Friday, September 21, 2018

Aircraft walkaround vol.98: Junkers D1


Subject: Junker D1
Location:Musée d'lair et de l'espace, Le Bourget, Paris, 2015.
Comments: The Junkers D.I (factory designation J 9) was a monoplane fighter aircraft produced in Germany late in World War I, significant for becoming the first all-metal fighter to enter service. The prototype, a private venture by Junkers designated the J 7, first flew on 17 September 1917, going through nearly a half-dozen detail changes in its design during its tests. When it was demonstrated to the Idflieg early the following year it proved impressive enough to result in an order for three additional aircraft for trials. However, the changes made by Junkers were significant enough for the firm to redesignate the next example the J 9, which was supplied to the Idflieg instead of the three J 7s ordered. During tests, the J 9 lacked the maneuverability necessary for a front-line fighter, but was judged fit for a naval fighter, and a batch of 12 was ordered. These were supplied to a naval unit by September 1918, which then redeployed to the Eastern Front after the Armistice
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Saturday, September 15, 2018

Experimental aircraft walkaround vol.9: Morane Saulnier Type G



Subject: Morane Saulnier Type G
Location:Musée d'lair et de l'espace, Le Bourget, Paris, 2015.
Comments:The Morane-Saulnier G was a two-seat sport and racing monoplane produced in France before the First World War. It was a development of the racing monoplanes designed by Léon Morane and Raymond Saulnier after leaving Borel and, like its predecessors, was a wire-braced, shoulder-wing monoplane. Construction was of fabric-covered wood throughout, except for the undercarriage struts which were of steel tube. The type was a sporting success. In April 1913, Roland Garros took second place in the inaugural Schneider Cup in a floatplane version, finishing with a time of 40 minutes 40 seconds. On 26 June, Claude Grahame-White flew another float-equipped example from Paris to London via Le Havre, Boulogne-sur-Mer, and Dover, covering some 500 km (310 mi) that day. Between 21 and 28 September the same year, two float-equipped Type Gs competed at the seaplane meeting at San Sebastián, with Lord Carbery winning the short takeoff prize on one, and Edmond Audemars winning the maneuverability prize on the other. The following week, Carbery flew his Type G in the Italian Waterplane Contest from Lake Como to Pavia and back, along with two other Type Gs in the field of fifteen competitors, these flown by Garros and Morane. Garros not only won the Grand Prize in the "general class", but also the prizes for best speed (127.7 km/h, 79.8 mph) and greatest altitude (2,100 m, 6,000 ft).On 28 September 1913 Roland Garros became the first person to cross the Mediterranean Sea by air, flying from Fréjus in the south of France to Bizerte in Tunisia in a Morane-Saulnier G.In 1914, Russian manufacturer Duks arranged to build the type under licence at their Moscow factory for the Russian Army, and the same year, the Turkish military ordered 40 examples. Before these could be delivered, however, war broke out, and the aircraft were impressed into the French Army. To these, the Army soon added an order of 94 aircraft, and the British Royal Flying Corps also acquired a number, these latter machines purchased from Grahame-White, who was manufacturing the type in the UK under licence. At the outbreak of war, the type's military value was found to be wanting, and the French machines were quickly relegated to training duties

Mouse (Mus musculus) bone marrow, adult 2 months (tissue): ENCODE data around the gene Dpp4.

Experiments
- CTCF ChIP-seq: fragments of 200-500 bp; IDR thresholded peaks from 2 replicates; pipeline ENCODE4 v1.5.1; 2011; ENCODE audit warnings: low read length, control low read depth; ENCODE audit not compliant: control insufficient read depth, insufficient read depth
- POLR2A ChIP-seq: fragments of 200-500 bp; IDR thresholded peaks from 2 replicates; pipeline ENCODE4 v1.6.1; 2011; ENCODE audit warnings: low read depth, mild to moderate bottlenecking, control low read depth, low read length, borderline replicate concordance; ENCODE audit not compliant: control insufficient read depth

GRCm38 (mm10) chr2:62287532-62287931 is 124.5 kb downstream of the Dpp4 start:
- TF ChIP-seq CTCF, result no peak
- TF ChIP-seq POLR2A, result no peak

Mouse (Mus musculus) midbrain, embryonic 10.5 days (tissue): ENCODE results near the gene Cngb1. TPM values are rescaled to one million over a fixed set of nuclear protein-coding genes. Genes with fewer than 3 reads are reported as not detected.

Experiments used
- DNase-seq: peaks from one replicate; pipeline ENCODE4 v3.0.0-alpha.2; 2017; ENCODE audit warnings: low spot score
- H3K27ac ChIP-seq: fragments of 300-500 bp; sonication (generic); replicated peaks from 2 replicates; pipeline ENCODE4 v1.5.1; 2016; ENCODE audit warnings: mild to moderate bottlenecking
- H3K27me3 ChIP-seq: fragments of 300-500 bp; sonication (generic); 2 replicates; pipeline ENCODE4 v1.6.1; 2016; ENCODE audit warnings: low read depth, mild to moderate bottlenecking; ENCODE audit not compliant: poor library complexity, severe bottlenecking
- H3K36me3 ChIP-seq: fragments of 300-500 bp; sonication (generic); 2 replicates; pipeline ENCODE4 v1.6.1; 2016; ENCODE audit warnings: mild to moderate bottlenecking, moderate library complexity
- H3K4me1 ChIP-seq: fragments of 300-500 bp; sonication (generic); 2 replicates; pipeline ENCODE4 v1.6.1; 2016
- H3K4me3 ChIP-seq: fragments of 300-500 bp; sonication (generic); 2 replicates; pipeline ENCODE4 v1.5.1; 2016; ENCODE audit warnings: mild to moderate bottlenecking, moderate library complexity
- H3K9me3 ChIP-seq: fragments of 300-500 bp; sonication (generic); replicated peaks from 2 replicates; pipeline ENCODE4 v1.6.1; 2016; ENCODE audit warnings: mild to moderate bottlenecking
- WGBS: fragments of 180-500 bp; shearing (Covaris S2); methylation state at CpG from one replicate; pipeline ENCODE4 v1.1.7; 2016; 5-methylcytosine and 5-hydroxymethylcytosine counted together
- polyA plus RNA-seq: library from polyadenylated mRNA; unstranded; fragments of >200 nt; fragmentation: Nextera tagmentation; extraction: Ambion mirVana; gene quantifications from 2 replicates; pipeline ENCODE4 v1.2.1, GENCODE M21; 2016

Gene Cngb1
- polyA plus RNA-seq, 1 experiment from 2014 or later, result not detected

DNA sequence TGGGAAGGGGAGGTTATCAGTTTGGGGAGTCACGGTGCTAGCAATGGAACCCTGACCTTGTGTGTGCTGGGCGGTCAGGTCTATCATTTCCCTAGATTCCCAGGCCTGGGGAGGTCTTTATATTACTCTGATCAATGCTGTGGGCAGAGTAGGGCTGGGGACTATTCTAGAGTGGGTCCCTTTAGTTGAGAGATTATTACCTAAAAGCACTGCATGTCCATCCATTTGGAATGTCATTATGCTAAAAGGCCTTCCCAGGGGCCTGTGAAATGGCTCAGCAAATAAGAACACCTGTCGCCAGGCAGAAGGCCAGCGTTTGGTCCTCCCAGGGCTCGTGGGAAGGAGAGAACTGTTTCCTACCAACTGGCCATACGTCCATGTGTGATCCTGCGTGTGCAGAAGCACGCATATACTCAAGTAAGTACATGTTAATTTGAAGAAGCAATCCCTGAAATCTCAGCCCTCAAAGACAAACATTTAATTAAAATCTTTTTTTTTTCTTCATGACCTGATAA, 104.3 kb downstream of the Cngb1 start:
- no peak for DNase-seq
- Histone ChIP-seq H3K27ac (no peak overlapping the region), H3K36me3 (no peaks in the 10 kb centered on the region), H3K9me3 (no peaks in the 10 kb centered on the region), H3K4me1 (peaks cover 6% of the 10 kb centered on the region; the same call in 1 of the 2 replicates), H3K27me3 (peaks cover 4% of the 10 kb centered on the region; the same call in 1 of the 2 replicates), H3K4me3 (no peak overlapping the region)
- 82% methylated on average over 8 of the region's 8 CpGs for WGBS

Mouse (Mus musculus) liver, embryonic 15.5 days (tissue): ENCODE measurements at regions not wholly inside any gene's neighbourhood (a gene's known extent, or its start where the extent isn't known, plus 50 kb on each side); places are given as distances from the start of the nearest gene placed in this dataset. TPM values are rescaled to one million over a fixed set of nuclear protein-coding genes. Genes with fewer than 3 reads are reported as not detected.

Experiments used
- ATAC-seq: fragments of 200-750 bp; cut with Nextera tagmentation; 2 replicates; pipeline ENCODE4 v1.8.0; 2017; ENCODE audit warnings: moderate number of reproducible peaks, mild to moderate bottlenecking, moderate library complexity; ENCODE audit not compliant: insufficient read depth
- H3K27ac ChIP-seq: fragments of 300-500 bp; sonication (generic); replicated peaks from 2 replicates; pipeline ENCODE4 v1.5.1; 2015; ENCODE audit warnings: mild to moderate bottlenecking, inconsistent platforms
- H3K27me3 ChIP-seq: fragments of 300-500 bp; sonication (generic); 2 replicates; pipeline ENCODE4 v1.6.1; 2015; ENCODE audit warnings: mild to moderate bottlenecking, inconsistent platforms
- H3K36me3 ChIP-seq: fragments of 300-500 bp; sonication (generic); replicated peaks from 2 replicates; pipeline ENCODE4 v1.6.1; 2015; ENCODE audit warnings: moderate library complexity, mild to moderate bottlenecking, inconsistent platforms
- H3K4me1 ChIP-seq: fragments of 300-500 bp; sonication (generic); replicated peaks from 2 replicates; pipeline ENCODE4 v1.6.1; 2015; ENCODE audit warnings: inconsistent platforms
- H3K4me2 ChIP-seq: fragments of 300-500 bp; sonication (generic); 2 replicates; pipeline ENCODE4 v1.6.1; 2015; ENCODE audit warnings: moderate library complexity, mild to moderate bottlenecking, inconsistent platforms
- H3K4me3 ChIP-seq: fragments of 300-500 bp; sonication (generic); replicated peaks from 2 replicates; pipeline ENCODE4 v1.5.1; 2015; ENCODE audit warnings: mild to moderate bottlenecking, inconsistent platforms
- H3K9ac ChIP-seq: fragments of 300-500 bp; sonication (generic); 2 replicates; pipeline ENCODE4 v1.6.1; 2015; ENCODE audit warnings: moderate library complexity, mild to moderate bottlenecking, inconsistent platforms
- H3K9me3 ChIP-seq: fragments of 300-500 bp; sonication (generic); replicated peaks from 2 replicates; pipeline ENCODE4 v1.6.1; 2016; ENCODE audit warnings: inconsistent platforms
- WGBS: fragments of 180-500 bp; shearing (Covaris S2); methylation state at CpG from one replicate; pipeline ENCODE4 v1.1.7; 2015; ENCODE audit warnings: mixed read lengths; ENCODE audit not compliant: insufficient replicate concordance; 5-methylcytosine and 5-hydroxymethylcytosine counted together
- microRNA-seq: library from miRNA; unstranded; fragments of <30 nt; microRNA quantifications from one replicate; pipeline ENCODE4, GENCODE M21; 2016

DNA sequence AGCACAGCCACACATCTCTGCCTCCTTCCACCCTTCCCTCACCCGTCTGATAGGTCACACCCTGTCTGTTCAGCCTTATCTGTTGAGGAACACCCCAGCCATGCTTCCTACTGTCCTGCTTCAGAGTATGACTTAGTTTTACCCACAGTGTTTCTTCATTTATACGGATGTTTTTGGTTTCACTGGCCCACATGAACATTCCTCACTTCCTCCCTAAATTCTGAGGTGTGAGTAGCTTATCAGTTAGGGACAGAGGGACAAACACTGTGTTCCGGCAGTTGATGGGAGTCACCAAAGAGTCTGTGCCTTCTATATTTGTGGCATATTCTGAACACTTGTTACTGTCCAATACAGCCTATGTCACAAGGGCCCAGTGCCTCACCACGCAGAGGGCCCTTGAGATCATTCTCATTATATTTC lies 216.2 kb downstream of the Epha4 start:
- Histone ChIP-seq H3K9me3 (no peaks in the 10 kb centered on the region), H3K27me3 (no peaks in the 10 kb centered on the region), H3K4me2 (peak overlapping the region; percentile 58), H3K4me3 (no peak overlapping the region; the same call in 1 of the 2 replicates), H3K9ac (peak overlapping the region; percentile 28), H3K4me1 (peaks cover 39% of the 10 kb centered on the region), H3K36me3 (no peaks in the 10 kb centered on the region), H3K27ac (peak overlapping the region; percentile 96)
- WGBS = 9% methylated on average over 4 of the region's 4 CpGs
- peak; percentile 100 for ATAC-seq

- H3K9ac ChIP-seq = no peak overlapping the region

Friday, August 24, 2018

Weapons vol.1: Geman 8cm GrW42 mortar



Subject:
German 8cm GrW42 mortar
Scale:
1/6
Manufacturer:
Dragon
Price
US$ 10,00 plus shipping
Description
Injected plastic model with waterslide decals.
Comments
This is dragon's 1/6 80mm GrW42 WWII mortar. I got it at our local hobby shop for about US$10,00 in a sale. At first i tough that i was just wasting money, but latter a decided to try some weathering techniques to improve the final result. The kit is very simple, almost a weekend project. Fit is nice and you can work in several subassemblies in order to make painting easier. The final result was a big surprise for me and i even decided to get more of these kits and make a nice display collection of weapons in  large scale. I used only Tamiya acrylics as usual, some Mig weathering products and a simple base to add interest to the final product. 








Friday, August 17, 2018

Technics vol.5: Scribing over raised panel lines

Scribing to obtain recessed panel lines is a tedious and difficult technique to master. Practice is the most important factor to get good results. Remember that there are alternative weathering techniques as i showed earlier, that included drawing with a sharp pencil along the raised details. However, old models with poor fit sometimes have the raised details destroyed by the building process that sometimes involve sanding and filling with putty. When this is the case, you may need to work all the panel lines and building raised details is far more difficult then to inscribe them all. In the pictures bellow, i will give you some suggestions on how i do inscribing on my kits. I am working on an Hasegawa F-5E in 1/32 scale.

First i take a sharp pencil and draw the panel lines to make them more visible before inscribing. I used the raised details as a guide to run the pencil along the panel lines.